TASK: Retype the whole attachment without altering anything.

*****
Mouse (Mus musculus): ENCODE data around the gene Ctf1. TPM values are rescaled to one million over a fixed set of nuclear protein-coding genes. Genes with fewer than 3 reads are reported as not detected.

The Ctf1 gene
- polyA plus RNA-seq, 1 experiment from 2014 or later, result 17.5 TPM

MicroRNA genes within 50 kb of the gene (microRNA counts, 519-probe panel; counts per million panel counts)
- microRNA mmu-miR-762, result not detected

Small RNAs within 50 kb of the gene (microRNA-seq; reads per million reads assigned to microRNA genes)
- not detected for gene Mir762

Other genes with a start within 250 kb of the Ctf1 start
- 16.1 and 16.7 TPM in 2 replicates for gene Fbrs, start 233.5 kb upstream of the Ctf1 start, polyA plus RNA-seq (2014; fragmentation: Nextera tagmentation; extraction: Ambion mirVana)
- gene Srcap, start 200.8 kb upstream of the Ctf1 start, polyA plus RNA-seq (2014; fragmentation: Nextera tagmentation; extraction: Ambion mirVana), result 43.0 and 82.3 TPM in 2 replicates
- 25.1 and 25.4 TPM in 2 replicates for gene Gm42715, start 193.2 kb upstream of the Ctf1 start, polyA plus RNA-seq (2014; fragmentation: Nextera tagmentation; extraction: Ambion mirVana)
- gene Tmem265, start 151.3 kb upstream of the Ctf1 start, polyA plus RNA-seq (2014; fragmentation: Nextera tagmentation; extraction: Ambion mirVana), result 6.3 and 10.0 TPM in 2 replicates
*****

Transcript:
Mouse (Mus musculus): ENCODE data around the gene Ctf1. TPM values are rescaled to one million over a fixed set of nuclear protein-coding genes. Genes with fewer than 3 reads are reported as not detected.

The Ctf1 gene
- polyA plus RNA-seq, 1 experiment from 2014 or later, result 17.5 TPM

MicroRNA genes within 50 kb of the gene (microRNA counts, 519-probe panel; counts per million panel counts)
- microRNA mmu-miR-762, result not detected

Small RNAs within 50 kb of the gene (microRNA-seq; reads per million reads assigned to microRNA genes)
- not detected for gene Mir762

Other genes with a start within 250 kb of the Ctf1 start
- 16.1 and 16.7 TPM in 2 replicates for gene Fbrs, start 233.5 kb upstream of the Ctf1 start, polyA plus RNA-seq (2014; fragmentation: Nextera tagmentation; extraction: Ambion mirVana)
- gene Srcap, start 200.8 kb upstream of the Ctf1 start, polyA plus RNA-seq (2014; fragmentation: Nextera tagmentation; extraction: Ambion mirVana), result 43.0 and 82.3 TPM in 2 replicates
- 25.1 and 25.4 TPM in 2 replicates for gene Gm42715, start 193.2 kb upstream of the Ctf1 start, polyA plus RNA-seq (2014; fragmentation: Nextera tagmentation; extraction: Ambion mirVana)
- gene Tmem265, start 151.3 kb upstream of the Ctf1 start, polyA plus RNA-seq (2014; fragmentation: Nextera tagmentation; extraction: Ambion mirVana), result 6.3 and 10.0 TPM in 2 replicates